There’s a very nice fade from the pendulum to a swinging light. Two men are looking at a crumpled body. The man with the light asks the conductor what happened. The conductor looks stunned and a little sick. He tells the man with the light that Gart yelled out something about “Willoughby” and just jumped off the train. The doctor says Gart must have died instantly. The guy with the light shakes his head and says, “Poor fella.” They load Gart into the back of an ambulance that the funeral home sent. The back of the door closes and it reads “Willoughby & Sons Funeral Home”.

SERLING:
Maybe it’s wishful thinking nestled in the hidden part of a man’s mind. Or maybe it’s the last stop in the vast design of things. Or, perhaps for a man like Gart Williams who climbed in a world that went by too fast, it’s a place round the bend where he could jump off. Willoughby? Whatever it is, it comes with sunlight and serenity and is a part of the Twilight Zone.


Wow, for such a boring episode this was pretty long. Fortunately next week’s episode is The Chaser which is a bit more disturbing in essence but will be a lot more fun to talk about.

Twilight Zone Tuesday – A Nice Place to Visit

A Nice Place to Visit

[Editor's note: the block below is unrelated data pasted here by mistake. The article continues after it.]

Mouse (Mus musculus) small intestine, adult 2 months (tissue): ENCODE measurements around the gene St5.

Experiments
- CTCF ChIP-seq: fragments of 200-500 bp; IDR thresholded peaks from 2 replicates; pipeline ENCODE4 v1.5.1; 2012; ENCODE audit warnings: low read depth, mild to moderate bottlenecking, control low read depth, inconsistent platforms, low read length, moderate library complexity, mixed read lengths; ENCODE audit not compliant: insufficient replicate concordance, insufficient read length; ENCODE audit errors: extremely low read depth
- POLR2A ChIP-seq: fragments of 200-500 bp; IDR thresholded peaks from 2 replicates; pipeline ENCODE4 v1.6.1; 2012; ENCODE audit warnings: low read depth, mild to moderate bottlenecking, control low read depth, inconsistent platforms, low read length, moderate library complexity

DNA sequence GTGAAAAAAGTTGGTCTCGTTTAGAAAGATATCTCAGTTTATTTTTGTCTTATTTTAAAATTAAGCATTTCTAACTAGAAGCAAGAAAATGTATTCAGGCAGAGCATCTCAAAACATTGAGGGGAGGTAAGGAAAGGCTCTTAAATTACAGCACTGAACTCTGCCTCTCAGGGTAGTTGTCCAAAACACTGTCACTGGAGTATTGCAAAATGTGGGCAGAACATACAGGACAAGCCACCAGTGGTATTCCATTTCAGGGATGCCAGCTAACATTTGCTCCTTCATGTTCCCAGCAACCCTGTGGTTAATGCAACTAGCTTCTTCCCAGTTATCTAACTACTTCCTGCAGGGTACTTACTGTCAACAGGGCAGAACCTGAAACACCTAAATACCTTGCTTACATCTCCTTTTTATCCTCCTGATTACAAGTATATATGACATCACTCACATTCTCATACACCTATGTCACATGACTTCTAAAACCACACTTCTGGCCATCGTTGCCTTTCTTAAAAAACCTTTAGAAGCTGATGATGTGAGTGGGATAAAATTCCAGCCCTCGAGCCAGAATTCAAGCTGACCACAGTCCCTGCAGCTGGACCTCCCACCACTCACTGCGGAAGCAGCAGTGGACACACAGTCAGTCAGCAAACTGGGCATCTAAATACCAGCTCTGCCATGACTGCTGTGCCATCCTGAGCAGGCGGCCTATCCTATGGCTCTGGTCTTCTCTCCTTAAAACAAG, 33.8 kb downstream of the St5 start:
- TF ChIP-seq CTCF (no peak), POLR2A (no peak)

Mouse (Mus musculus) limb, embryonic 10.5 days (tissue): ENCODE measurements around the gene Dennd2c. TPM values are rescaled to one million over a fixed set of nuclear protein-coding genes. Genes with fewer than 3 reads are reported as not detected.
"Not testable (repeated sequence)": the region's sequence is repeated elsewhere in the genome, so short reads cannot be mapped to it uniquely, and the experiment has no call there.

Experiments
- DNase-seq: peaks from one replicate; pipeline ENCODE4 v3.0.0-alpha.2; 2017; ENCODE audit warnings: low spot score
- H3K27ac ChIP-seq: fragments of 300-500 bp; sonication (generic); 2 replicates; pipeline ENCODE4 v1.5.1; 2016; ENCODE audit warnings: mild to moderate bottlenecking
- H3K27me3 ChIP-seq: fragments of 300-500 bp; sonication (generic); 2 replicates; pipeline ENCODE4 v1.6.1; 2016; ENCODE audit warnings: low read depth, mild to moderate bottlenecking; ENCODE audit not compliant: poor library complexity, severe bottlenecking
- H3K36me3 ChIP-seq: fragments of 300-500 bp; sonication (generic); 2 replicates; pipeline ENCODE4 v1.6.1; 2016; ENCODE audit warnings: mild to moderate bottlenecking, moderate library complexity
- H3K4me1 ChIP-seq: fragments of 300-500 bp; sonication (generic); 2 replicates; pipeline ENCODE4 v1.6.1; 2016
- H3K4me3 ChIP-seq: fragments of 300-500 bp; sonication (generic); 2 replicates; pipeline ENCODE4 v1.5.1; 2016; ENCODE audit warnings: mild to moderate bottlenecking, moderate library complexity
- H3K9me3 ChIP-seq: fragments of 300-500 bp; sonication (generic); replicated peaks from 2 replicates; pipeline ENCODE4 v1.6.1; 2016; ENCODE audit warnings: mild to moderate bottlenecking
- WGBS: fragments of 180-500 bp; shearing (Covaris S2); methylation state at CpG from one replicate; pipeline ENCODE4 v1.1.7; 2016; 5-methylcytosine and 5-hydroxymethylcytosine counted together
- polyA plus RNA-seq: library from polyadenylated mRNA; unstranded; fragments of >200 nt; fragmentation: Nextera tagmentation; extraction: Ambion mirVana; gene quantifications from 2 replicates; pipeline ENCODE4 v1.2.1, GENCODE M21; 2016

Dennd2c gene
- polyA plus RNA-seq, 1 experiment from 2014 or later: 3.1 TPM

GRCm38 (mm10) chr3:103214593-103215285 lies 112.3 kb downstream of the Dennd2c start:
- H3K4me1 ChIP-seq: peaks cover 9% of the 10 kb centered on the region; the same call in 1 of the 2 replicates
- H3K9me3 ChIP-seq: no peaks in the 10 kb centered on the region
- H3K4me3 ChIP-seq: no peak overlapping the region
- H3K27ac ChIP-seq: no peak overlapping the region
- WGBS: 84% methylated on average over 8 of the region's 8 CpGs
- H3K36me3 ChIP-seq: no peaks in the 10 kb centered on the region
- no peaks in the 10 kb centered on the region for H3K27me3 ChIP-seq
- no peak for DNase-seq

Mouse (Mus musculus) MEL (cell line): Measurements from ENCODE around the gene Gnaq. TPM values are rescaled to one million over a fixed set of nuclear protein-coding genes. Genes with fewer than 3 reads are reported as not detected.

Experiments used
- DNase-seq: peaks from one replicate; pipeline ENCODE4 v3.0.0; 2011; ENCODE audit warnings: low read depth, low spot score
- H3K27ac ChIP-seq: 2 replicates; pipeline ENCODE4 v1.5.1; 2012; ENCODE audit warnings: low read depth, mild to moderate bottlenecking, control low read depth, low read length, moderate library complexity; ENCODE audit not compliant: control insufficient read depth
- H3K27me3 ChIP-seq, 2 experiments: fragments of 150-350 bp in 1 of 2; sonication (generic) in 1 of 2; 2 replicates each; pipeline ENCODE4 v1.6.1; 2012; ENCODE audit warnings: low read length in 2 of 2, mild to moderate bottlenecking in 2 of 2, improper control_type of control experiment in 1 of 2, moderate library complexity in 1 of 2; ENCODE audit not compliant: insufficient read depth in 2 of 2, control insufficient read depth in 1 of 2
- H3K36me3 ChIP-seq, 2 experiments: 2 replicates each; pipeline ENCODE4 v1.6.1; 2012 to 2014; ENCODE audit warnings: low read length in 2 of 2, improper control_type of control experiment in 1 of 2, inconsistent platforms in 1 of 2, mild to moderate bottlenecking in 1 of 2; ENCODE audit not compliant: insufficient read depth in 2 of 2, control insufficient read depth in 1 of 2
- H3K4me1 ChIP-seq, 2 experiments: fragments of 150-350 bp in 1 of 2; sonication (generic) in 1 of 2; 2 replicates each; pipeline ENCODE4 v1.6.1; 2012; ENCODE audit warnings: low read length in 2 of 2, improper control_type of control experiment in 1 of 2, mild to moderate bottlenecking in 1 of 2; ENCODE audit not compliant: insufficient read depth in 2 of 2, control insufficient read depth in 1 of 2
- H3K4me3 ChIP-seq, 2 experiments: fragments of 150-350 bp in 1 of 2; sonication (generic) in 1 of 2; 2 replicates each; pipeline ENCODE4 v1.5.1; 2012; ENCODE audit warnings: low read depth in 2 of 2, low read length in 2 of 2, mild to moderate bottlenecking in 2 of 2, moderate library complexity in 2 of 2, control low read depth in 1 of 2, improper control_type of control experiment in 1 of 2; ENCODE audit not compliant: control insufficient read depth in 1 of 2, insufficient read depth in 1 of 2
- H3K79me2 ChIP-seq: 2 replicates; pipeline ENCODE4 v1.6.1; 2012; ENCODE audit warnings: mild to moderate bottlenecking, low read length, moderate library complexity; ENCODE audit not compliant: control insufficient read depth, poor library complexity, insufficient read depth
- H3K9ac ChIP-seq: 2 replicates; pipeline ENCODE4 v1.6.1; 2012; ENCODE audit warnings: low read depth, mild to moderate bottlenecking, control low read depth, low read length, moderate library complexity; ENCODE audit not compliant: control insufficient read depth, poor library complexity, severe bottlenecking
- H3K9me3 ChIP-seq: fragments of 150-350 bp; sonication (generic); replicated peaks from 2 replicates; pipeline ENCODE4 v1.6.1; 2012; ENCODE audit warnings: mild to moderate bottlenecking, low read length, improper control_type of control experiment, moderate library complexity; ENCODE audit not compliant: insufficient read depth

Henry Francis ‘Rocky’ Valentine – Larry Blyden
Mr. Pip – Sebastian Cabot
Narrator – Serling


We’re looking at a closed business called Southside Loan Company and a flashlight is moving around inside. Methinks it’s getting robbed. Inside a man lies dead on the floor and we see a guy in thug clothes emptying a cigar box of jewelry into a paper bag. Ok, I was thinking this was a money lending service but I guess it’s more like a pawn shop. What a dick. Killing some poor old man for some (probably) crappy jewelry.

SERLING:
Portrait of a man at work. The only work he’s ever done, the only work he knows. His name is Henry Francis Valentine but he calls himself ‘Rocky’ because that’s the way his life’s been. Rocky and perilous ad out at a dead run all of the way. He’s tired now. Tired of running, or wanting, of waiting for the breaks that come to others but never to him. Never to Rocky Valentine.

Rocky hears a siren and starts grabbing up his jewelry and flashlight. Then he makes a run for the door, jumping over a counter cluttered with a bunch of stuff. Ok, so it’s definitely a pawn shop but a bit of an upper class one since some of the stuff he crashes through look antique. He runs out of the front door and, on seeing the cops, drops the bag of jewelry. Way to go dipshit.

He runs down an alley to try to escape the cops. At first he tries to hide behind a box but they park at the end of the alley and start to search so Rocky tries to climb the wooden fence to get away. The police warn him to stop or they’ll shoot but he screams “You’ll never take me alive, coppers!” or words to that effect, and fires his gun at him. They shoot back and Rocky falls off the fence, presumably dead.